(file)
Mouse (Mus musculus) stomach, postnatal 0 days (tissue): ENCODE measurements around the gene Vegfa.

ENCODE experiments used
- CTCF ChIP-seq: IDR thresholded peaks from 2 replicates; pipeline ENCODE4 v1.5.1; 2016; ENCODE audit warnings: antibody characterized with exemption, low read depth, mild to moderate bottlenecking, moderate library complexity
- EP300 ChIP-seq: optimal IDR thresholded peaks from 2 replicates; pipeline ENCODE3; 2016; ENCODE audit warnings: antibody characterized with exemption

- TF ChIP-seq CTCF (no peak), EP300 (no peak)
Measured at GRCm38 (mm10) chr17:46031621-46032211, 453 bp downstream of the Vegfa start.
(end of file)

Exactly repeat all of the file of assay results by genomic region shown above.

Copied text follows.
Mouse (Mus musculus) stomach, postnatal 0 days (tissue): ENCODE measurements around the gene Vegfa.

ENCODE experiments used
- CTCF ChIP-seq: IDR thresholded peaks from 2 replicates; pipeline ENCODE4 v1.5.1; 2016; ENCODE audit warnings: antibody characterized with exemption, low read depth, mild to moderate bottlenecking, moderate library complexity
- EP300 ChIP-seq: optimal IDR thresholded peaks from 2 replicates; pipeline ENCODE3; 2016; ENCODE audit warnings: antibody characterized with exemption

- TF ChIP-seq CTCF (no peak), EP300 (no peak)
Measured at GRCm38 (mm10) chr17:46031621-46032211, 453 bp downstream of the Vegfa start.